Samantha Blystone’s first training win was deeply bittersweet

Samantha Blystone’s first training win was deeply bittersweet

July 6, 2021

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by Chris Lomon

Joy. Sadness. Hope. Resilience. Samantha Blystone’s first career training win was as emotional as it gets.

The toteboard and bettors certainly felt Startin Something, a 9-year-old gelded son of Rockin Image (IN), had a huge shot at taking all the spoils in the 11th race at The Meadows on the night of March 4.

Sent on his way as the 6-5 choice, the veteran pacer, contesting his 188th career race, collared the leader late to eke out a neck win in 1:54.4 with Tony Hall in the race bike.

“We bought this horse for $7,000 from a friend of ours,” said Blystone. “I put him in a claimer and he was just amazing. I wasn’t really expecting a win I really thought we might get third, but he dug in and got there. I was really happy.”

The thrill of recording her first training triumph was short-lived.

“Unfortunately, he broke down after that start. It’s very upsetting. Obviously, you are very happy to get that first win, but it’s a horrible feeling when you have a horse break down. He gave his all in that race. Chris Gooden posted a photo of Tony and I with the horse after the race, and I got a lot of texts and phone calls congratulating me. I look back on that night and it felt more like a dream. And then afterwards, it felt like a nightmare. It was such a strange mix of emotions. When I got the call the next morning about Startin Something, that’s why I didn’t enjoy my first win so much. It was tough to hear that.”

Blystone has been able to enjoy other drama-free victories since then.

The native of Clarksville, PA, has high praise for the 17 horses that comprise her barn, including Hurrikane Lori Ann.

A 5-year-old daughter of Lis Mara, the bay, bred by Our Horse Cents Stable, earned her lifetime speed badge on April 28 at The Meadows.

“There have been some really nice moments so far. I took care of Hurrikane Lori Ann for [trainer] Mike Palone when I was working for him. That owner followed me over – it was amicable between Mike and myself – and he gave me some opportunities, including with this horse. I knew she was fast. She would go in 1:54, but I felt she had more speed to offer. She ended up pacing in 1:51.4., and became my open mare. She’s been trying her heart out every time. I tell people that she has the tiniest little legs, but the biggest heart on earth. She probably stands 14 hands, so she’s very pony-sized in her look. But when she gets out there, she shows that size doesn’t matter.”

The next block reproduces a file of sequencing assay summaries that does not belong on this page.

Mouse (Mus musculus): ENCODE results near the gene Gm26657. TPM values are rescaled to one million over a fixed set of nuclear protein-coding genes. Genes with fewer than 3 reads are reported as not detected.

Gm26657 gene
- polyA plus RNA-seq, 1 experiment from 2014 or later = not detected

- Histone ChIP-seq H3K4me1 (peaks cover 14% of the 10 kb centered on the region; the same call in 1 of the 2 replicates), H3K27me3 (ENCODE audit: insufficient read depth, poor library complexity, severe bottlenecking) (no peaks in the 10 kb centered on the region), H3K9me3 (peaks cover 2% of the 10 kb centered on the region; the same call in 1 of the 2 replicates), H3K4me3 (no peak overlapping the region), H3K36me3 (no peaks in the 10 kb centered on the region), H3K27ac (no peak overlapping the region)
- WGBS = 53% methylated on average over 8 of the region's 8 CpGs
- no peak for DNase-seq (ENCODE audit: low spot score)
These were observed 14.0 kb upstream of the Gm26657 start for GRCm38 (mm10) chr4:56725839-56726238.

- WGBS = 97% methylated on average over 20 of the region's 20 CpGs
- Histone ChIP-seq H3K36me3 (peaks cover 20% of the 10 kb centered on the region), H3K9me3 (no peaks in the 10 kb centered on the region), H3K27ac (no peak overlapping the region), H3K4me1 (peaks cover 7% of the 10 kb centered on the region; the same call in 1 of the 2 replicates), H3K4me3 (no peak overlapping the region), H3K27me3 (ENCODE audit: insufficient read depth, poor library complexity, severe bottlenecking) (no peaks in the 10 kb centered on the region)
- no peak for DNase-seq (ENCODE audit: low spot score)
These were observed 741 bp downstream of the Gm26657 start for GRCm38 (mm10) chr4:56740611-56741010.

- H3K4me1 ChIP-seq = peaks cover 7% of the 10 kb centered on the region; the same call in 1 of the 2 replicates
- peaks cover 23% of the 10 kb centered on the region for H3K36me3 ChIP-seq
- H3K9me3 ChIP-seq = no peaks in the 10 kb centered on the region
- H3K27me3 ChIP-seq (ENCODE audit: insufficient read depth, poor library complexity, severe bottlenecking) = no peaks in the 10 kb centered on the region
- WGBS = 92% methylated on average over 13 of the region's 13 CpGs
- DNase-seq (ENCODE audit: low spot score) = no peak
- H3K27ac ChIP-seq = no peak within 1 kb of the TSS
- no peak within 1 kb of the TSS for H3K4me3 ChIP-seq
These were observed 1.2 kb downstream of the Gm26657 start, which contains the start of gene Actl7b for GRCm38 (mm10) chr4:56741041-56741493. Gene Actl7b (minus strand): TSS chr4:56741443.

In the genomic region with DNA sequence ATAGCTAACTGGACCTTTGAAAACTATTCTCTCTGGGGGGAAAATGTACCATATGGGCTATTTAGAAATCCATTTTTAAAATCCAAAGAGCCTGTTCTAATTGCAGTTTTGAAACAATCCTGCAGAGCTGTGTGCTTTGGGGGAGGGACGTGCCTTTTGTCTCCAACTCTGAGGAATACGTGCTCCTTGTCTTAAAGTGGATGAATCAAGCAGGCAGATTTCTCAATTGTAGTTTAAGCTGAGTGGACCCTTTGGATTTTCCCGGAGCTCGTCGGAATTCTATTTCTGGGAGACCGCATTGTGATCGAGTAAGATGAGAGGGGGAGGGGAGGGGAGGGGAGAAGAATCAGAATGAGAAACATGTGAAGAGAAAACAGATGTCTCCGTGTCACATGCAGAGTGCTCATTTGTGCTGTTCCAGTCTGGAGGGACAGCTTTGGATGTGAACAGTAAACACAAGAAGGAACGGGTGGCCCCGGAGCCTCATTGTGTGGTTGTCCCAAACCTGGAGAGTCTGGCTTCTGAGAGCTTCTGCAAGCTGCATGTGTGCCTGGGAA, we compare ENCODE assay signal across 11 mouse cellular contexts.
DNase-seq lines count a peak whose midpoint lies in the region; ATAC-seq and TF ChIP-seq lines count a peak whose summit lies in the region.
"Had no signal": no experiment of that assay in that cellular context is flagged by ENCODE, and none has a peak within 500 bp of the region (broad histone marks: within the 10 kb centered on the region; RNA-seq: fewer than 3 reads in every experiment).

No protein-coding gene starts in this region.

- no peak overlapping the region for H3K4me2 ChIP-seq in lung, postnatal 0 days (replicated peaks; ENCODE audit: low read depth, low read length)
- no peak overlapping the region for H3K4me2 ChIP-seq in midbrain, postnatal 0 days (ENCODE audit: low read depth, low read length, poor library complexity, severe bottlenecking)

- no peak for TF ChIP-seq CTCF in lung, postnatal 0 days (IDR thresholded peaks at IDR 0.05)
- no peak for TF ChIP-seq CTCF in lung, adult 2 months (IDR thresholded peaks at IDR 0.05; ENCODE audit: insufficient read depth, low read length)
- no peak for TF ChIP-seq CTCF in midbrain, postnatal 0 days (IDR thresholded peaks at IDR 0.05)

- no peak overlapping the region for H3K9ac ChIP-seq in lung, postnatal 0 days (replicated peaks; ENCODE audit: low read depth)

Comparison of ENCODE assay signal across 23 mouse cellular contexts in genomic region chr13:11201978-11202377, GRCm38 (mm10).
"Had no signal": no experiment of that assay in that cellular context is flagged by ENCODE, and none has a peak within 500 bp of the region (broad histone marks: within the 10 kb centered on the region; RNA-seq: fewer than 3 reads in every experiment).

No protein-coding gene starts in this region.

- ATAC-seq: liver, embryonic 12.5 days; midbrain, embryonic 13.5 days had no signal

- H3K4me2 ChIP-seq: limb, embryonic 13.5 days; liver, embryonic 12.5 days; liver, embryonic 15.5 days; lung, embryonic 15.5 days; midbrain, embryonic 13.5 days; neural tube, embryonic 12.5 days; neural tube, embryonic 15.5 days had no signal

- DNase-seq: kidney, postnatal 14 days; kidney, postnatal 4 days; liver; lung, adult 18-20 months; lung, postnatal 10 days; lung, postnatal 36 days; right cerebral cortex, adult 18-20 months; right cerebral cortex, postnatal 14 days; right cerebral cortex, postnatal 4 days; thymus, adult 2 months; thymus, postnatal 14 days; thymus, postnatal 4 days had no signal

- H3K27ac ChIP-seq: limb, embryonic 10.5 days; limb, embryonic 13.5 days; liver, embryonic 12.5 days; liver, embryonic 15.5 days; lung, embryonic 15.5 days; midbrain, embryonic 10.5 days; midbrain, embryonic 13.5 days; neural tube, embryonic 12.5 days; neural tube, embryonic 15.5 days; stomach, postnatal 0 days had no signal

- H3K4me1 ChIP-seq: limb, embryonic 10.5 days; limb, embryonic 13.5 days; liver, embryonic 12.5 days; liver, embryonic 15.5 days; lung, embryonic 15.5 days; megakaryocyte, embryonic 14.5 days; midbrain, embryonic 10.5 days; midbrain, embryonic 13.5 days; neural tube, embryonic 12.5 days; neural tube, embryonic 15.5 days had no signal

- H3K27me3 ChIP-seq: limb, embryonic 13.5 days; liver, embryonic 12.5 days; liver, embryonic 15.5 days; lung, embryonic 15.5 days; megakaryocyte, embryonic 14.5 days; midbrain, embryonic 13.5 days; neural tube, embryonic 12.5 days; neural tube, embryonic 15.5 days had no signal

Another star for Blystone comes in the form of Ben Rockin, a 5-year-old son of A Rocknroll Dance owned by Collin and JR Ryan.

She claimed the bay gelding, bred by Robert Becker, for $15,000.

“I gave him a chance to see if he could do better than his previous-best mark and he did, going in 1:50.4 [a one-length score on May 22, at The Meadows]. I’m still waiting to see if he has something more. I really think he hasn’t come near his full potential yet.”

In spite of her outstanding rookie numbers, Blystone, who points to Bicorne Hanover as her “hardest-trying horse,” would apply that same thought to herself.

She’s quick to heap praise on her pacers and trotters for helping her get off to a strong start.

“I couldn’t ask for a better group of horses. They all try so hard and I’m just thankful I have the horses I do to start off my career. I’m very busy, but I love it. I might say I’m tired and that I don’t have much time at all for myself, but I am so happy to be in the position I am.”

That she has found a career in standardbred racing is no longshot.

Blystone has been around horses, horsepeople and horse racing her entire life.

“I was born into the business. I grew up around the barn. I actually started out with my grandparents, John and Beulah Bigley. They taught me everything. They owned, bred and trained – they did it all themselves. I spent a lot of time in Doug Snyder’s barn as a kid. I got a crash course in racing before I even knew what I was doing. After that, I groomed for about 10 different trainers. One trainer I got to do a lot more than I ever had was Mike Palone. He showed me that I could do it by myself and that I should get my trainer’s license. That faith he had in me really helped me. He wasn’t happy that I was leaving, but he was happy to see what I could do. That means a lot.”

One particular piece of advice from her grandfather has become more meaningful as Blystone’s career evolved.

“He told me long ago that a good trainer can make a horse fit a training program, but a great trainer can fit a training program to a horse. I just do what each horse needs and I don’t try to make them fit my training program. For me, that has been a huge help. Every single one of my horses has a different training program. That’s what I learned from my grandfather.”

Blystone has also learned a lot about herself in her relatively short time as a trainer, most importantly, having faith in her abilities.

That, she will tell you, is still a work in progress.

But she’s starting to see the finish line.

“Honestly, I didn’t expect it to be this good at all. I was just hoping it would be this good. I am still waiting for the other shoe to drop. I really hope it’s not just beginner’s luck. That’s kind of how I still feel, but I’m getting closer to feeling a little bit of confidence in myself. And that makes me really happy.”

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